Just as the words Facebook, Twitter, Xbox, cell phone, tablet, laptop and Snapchat have made their way into our everyday life and vocabulary, new medical conditions are surfacing due to how we are physically interfacing with all the great new technologies available to us.
For example, could you be using your cell phone, laptop, electronic book or other digital device in a way that may cause the condition known as “Text Neck”? Your head weighs an average of 10 to 12 pounds and places this weight onto your spine. However, if you bend your neck forward and look down, the weight on the cervical spine begins to increase. Take a look at how a normal 10-12 pound load on the neck changes with the angle at which you are holding your head on your neck:
15 degree bend: 27 pounds
30 degree bend: 40 pounds
45 degree bend: 49 pounds
60 degree bend: 60 pounds
That amounts to a great deal of unnecessary wear and tear on the joints of the neck! Think about how often you are looking at a device in this way. If you have high school or college age students, the amount of time they do this may exceed many of us. When tissues of the spine are placed in these positions of stress repeatedly and for prolonged periods of time day in and day out, it can lead to tissue inflammation, muscle strain, pinched nerves, herniated discs, and headaches. Medical experts are growing increasingly concerned with the amount of people and particularly young people who require spine care.
To avoid this poor postural habit with tech try these “Heads Up” recommendations:
Hold the device (cell phone, electronic book) up when operating it. Use it at chest level not at navel level. Place a laptop on top of something such that it is elevated allowing you to maintain a neutral neck position with the top 1/3 of the screen at eye level and you are not looking down at it. Use a stand for your tablet so that it is not flat on a table requiring you to look down.
While you are holding things properly, try to look down at your device with your eyes only without bending your neck.
Adjust font size to avoid eye strain.
If working on electronic device for a while, take a break. Gently move your neck side to side or tilt side to side. Pinch your shoulders back a few times. Get up and move every 30 minutes. These techniques can help to reset your posture.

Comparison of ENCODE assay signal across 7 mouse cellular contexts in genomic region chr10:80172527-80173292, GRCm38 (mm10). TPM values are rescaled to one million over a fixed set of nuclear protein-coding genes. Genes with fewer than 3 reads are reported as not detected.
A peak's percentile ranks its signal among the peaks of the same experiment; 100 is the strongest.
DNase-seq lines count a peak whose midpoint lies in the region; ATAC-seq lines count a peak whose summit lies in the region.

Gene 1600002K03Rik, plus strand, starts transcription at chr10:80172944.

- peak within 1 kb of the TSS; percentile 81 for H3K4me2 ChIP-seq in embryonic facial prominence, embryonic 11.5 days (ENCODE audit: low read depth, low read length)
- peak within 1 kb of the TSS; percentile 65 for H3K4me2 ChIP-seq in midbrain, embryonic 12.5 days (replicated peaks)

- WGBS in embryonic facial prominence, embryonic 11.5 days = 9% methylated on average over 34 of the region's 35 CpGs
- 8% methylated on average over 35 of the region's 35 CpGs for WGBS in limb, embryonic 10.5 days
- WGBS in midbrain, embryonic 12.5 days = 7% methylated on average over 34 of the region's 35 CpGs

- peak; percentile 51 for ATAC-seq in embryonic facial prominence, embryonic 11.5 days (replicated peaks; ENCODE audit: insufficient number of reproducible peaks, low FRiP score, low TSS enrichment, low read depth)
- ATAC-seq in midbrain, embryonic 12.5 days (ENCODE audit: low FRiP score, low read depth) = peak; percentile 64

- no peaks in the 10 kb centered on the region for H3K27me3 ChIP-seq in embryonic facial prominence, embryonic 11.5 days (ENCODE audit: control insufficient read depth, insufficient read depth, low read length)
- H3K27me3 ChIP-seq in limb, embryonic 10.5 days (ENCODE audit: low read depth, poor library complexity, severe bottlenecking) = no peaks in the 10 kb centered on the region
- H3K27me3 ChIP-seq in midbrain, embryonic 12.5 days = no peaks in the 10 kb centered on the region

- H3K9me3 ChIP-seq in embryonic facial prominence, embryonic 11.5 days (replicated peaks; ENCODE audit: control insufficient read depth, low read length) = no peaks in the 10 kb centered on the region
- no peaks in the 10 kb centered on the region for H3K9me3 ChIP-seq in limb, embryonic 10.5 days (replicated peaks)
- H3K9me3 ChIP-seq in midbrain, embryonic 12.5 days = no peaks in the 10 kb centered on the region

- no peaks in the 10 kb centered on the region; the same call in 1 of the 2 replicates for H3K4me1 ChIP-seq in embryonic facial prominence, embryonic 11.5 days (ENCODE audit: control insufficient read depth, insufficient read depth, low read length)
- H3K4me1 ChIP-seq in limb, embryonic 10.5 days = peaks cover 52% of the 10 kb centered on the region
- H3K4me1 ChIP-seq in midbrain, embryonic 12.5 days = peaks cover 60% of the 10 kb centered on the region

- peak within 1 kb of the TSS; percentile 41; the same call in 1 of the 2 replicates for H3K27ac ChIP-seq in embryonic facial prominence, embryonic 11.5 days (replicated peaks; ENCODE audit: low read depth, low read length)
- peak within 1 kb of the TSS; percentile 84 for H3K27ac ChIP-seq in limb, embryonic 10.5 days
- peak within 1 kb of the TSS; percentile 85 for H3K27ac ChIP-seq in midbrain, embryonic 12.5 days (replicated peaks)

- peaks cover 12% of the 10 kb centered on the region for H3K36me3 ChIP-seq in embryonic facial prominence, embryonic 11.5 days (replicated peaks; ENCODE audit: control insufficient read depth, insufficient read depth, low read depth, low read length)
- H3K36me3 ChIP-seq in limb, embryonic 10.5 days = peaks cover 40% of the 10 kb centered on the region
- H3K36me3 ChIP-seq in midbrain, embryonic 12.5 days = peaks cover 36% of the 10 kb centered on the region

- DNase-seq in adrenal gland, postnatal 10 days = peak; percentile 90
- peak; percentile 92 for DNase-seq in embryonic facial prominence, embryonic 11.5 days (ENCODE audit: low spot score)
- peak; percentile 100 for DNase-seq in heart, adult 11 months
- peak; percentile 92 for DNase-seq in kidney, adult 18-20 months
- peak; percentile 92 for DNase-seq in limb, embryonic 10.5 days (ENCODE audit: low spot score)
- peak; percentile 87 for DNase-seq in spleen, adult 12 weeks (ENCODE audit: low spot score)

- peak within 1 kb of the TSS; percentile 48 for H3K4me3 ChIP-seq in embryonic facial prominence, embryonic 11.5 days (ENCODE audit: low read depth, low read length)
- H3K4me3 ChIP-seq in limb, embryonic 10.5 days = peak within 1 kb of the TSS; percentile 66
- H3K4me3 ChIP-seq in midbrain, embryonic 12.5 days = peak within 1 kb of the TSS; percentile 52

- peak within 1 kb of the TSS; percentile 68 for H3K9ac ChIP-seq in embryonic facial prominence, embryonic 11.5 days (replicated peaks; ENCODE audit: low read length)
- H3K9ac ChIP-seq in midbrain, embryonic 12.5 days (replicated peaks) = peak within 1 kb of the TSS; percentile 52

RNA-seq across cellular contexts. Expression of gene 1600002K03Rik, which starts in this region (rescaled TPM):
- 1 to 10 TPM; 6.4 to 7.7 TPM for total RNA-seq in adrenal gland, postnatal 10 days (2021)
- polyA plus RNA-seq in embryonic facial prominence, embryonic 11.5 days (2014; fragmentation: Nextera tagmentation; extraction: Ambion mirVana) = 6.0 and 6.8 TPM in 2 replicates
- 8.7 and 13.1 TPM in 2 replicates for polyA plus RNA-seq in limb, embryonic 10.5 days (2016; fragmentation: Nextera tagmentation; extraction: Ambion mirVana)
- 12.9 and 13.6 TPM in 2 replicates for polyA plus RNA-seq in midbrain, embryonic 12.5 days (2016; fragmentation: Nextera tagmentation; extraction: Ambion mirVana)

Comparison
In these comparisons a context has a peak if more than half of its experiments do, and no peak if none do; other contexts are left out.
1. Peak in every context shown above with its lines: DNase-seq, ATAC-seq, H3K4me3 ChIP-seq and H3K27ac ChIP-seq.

Avoid “Laptop Tendonitis”: Did you know that it is better to use an external computer mouse versus the track pad on a laptop? The reason for this is that using the upper limb and hand on a track pad actually places the limb in an awkward position across the body rather than relaxed at the side. With more fine movement of tendons required to operate a track pad, discomfort in shoulders, arms and fingers can develop. Just make sure the external mouse is at elbow level and off to the side somewhat. Also try to avoid resting your wrists on the edge of a notebook computer. Consider a wrist support pad.
EARBUD HEARING LOSS
Protect your hearing from “earbud-induced hearing loss”
Personal listening devices are now sounding alarm among public health officials. Once limited to construction workers, rock stars, and the elderly, noise related hearing loss is a growing concern for persons of all ages in our country. Earbuds are unlike the former bulky headphones of the past. They pipe noise straight to the eardrum. It is recommended that you follow the 60/60 rule. Limit earbud use for not more than 60 minutes in a day and at 60 percent of maximal volume.
LED SCREEN SLEEP DISORDER
Research is suggesting that the glow emitted from all the screens in our technology (computers, phones, televisions, and gaming systems using TVs) can influence and inhibit the production of a body hormone: melatonin – which is needed to induce sleep and maintain our circadian rhythms. Why is a physical therapist concerned? Good sleep is needed to help the body repair itself. It is when the body does it magic of healing. If sleep is impaired, healing will be delayed. Turn down your screen brightness at night or take a break from screens for a couple of hours before bed.
And remember that research suggests that adults and children who are physically more active are less likely to suffer from pain due to poor postural habits and repetitive type injuries. Take a walk, go to the park, just get up and move your spine to a more upright position periodically throughout your day. Just like the little habits can get you in trouble, little habits can improve your posture and your overall health. Be a tech person while being body wise.
Optimal Physical Therapy and Sports Performance is Cranberry Township’s favorite physical therapy provider evidenced by multiple gold awards from our community!!! If you need help for pain or injury, call us at 724-779-1300. We are the experts at putting your life back into motion!!!!